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> From: Lee <[log in to unmask]>
> > From: Daniel Bowman 
> > Subject: Conlang copyright
> > To: [log in to unmask]
> > Date: Monday, September 21, 2009, 11:24 PM
> > Furthermore, if I
> > wanted to publish a story of my own that included Angosey
> > after she
> > publishes hers, I might have legal action taken against
> > me.
> > 
> > Is this a valid fear?  Has anyone else encountered
> > this sort of problem?
> 
> Yes, this is a valid fear. Happens with software all the time.
> 
> Slap your copyright notice on the work you did:
> 
>     Copyright  2009 Your Name. All rights reserved.

I am not a lawyer either. However, it seems to me that created languages fall under trademark law and notoriously amorphous Intellectual Property law in general, not under copyright law specifically. Copyright is for specific works (and works substantively similar); you can copyright a dictionary in a conlang, you can copyright a poem or piece of fiction in a conlang (and what would be protected would be the events in that creative work: I couldn't translate the work into my own language and then copyright *that*, without the author's permission).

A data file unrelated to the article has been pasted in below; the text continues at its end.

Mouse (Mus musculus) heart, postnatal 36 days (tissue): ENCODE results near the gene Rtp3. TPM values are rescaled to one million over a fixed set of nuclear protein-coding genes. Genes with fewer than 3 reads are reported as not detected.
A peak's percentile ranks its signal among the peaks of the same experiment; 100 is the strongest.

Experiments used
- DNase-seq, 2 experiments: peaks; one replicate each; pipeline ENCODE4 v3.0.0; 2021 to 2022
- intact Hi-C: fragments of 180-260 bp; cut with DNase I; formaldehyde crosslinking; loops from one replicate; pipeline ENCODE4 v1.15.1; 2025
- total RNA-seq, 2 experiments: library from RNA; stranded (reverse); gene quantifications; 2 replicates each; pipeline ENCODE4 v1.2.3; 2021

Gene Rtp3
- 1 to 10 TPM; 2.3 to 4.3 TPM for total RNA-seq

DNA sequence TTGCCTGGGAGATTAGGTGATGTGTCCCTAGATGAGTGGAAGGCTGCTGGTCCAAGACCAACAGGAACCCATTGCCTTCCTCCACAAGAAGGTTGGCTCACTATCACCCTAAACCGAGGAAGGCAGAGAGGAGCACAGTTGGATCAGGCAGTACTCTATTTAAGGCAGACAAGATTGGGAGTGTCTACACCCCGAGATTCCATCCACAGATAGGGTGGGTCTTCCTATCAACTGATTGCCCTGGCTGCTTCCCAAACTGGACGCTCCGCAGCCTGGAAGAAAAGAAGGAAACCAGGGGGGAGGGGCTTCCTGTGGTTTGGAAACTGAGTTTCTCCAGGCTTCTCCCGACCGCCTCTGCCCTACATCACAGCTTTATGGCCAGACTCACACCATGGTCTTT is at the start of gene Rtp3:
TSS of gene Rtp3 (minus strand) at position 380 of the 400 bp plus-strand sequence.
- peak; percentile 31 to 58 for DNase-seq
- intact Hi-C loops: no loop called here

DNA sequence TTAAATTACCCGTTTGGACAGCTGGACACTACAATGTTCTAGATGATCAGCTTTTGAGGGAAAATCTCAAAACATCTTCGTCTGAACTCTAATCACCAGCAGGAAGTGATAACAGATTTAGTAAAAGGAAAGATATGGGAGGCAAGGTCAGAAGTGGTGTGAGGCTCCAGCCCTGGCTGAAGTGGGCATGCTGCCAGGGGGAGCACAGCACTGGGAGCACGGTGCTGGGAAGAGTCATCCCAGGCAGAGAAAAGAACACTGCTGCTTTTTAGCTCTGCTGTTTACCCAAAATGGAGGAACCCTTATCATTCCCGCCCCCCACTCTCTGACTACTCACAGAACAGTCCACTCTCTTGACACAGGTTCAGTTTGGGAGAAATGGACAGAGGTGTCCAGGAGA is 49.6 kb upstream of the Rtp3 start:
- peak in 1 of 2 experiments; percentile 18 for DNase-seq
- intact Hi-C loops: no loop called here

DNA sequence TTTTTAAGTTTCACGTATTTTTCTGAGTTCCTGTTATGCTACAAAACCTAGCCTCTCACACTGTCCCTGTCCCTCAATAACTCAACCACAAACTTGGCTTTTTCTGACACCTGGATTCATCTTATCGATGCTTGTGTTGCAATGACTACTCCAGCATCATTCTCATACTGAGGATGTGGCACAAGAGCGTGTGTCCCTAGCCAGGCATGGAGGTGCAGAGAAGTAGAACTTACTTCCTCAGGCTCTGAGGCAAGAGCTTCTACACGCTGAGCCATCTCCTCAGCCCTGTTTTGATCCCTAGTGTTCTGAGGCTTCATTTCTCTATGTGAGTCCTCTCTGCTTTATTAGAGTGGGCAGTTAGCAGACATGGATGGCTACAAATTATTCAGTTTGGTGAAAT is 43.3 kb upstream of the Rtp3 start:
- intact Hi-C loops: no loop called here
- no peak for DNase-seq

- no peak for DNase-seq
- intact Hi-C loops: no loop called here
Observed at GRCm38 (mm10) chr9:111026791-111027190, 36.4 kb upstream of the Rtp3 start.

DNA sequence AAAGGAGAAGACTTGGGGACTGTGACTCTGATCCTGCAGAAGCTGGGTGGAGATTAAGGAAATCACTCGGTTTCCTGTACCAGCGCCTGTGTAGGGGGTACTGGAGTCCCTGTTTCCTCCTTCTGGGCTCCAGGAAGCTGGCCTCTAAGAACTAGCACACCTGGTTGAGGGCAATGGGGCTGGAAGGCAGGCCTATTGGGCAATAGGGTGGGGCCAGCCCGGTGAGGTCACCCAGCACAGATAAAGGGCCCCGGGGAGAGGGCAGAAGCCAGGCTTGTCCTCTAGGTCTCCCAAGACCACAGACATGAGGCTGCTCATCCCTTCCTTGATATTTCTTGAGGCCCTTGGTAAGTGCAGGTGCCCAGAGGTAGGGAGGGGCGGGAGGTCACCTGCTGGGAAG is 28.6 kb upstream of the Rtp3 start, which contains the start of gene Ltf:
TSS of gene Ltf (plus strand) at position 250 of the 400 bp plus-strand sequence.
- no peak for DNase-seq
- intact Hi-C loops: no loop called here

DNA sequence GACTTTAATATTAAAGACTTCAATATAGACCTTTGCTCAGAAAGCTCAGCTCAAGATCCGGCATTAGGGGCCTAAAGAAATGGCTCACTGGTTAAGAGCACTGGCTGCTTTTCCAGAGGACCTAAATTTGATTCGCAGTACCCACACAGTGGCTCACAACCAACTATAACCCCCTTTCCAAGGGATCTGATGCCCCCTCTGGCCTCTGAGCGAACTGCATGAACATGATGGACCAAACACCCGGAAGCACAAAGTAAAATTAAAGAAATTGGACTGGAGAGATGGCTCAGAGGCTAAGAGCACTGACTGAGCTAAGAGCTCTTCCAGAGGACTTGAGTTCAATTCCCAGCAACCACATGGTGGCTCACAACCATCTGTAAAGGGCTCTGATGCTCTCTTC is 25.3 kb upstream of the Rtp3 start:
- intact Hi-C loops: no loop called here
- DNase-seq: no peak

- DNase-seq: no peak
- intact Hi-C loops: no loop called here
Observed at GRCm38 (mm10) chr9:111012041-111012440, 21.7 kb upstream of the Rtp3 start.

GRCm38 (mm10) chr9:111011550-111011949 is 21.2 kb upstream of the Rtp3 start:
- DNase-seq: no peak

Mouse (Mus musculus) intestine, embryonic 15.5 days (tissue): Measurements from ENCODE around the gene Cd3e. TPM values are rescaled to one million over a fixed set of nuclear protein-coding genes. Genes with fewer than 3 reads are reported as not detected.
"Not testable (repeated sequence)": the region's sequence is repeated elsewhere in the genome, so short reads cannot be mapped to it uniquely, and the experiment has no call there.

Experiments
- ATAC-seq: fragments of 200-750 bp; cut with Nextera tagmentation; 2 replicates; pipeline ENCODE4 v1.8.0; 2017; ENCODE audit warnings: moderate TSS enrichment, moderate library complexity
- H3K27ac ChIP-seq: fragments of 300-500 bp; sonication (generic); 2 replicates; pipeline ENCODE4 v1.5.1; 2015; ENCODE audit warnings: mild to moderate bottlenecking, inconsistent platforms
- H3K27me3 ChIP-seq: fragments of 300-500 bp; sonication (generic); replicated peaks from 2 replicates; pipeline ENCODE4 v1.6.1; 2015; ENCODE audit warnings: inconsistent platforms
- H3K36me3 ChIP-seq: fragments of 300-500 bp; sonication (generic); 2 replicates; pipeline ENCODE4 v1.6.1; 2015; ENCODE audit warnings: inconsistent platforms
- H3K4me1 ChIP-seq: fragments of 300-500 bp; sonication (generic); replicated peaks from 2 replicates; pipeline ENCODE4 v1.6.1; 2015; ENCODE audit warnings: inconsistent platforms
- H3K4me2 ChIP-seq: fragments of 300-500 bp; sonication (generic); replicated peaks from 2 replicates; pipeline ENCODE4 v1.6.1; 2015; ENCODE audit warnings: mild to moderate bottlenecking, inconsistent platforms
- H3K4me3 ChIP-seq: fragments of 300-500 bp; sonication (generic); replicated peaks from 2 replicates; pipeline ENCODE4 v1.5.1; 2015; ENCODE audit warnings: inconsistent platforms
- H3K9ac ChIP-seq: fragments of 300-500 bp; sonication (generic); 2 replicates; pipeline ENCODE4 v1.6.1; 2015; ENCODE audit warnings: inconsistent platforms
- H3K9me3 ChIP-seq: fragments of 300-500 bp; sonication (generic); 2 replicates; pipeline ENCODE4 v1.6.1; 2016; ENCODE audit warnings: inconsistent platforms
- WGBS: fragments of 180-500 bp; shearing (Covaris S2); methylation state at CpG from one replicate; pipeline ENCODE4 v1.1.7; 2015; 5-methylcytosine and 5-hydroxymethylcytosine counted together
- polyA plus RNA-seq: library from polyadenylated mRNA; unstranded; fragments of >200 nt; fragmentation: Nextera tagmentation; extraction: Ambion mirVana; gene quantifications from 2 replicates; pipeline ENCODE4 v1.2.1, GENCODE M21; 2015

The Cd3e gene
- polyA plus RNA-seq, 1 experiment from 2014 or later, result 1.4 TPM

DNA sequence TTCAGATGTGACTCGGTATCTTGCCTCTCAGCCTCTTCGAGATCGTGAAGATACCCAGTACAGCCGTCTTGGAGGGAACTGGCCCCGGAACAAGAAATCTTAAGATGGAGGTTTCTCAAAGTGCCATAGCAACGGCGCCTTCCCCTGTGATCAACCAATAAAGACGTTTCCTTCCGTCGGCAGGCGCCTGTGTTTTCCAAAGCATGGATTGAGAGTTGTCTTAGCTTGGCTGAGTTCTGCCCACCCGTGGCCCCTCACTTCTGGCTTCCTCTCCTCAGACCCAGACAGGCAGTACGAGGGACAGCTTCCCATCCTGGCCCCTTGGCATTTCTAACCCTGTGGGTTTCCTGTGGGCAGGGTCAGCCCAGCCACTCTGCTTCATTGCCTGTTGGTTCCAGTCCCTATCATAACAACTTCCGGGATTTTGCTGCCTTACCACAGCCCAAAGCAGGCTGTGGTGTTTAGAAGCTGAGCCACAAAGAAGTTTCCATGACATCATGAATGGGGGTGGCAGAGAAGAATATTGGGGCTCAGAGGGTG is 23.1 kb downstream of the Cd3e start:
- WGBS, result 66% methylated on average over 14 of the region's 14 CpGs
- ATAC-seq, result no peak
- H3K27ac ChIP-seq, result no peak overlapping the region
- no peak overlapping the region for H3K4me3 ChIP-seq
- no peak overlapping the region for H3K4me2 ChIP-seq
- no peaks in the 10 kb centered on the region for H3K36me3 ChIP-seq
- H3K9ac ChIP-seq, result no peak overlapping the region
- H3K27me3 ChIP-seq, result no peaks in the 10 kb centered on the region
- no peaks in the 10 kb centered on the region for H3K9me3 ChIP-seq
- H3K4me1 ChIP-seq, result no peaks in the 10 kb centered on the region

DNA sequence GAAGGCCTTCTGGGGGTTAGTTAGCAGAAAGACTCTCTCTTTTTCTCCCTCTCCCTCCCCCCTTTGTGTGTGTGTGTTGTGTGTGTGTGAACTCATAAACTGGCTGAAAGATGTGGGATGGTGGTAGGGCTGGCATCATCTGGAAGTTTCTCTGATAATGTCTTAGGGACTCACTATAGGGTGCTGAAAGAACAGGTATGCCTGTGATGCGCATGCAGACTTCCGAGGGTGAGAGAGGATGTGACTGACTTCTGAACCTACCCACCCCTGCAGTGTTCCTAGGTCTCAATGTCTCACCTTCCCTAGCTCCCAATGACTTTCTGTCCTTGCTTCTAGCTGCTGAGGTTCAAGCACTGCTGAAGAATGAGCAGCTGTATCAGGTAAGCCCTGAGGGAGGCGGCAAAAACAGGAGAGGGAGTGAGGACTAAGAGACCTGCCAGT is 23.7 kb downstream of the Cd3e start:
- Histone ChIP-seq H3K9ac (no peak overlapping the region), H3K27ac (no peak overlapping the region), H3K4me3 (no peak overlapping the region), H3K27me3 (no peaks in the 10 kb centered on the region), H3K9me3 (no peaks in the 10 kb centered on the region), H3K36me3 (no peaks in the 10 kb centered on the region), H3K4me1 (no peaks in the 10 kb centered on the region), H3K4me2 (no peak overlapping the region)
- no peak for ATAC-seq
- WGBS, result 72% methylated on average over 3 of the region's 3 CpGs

Personally, I'd check with a lawyer, but I think Daniel did the right thing. IP law can get fairly treacherous, and if there's the choice of just creating a different conlang for the purpose, I'd've done that as well. I wouldn't loan someone else a conlang I cared about until I had *firmly* established it in my own published works (and even then, I'd think long and hard first).

-- Paul